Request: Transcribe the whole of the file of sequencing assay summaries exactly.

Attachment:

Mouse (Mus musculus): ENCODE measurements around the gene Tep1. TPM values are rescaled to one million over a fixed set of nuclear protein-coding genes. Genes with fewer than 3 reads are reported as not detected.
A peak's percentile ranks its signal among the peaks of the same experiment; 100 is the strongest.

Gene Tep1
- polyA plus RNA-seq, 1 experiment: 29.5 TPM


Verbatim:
Mouse (Mus musculus): ENCODE measurements around the gene Tep1. TPM values are rescaled to one million over a fixed set of nuclear protein-coding genes. Genes with fewer than 3 reads are reported as not detected.
A peak's percentile ranks its signal among the peaks of the same experiment; 100 is the strongest.

Gene Tep1
- polyA plus RNA-seq, 1 experiment: 29.5 TPM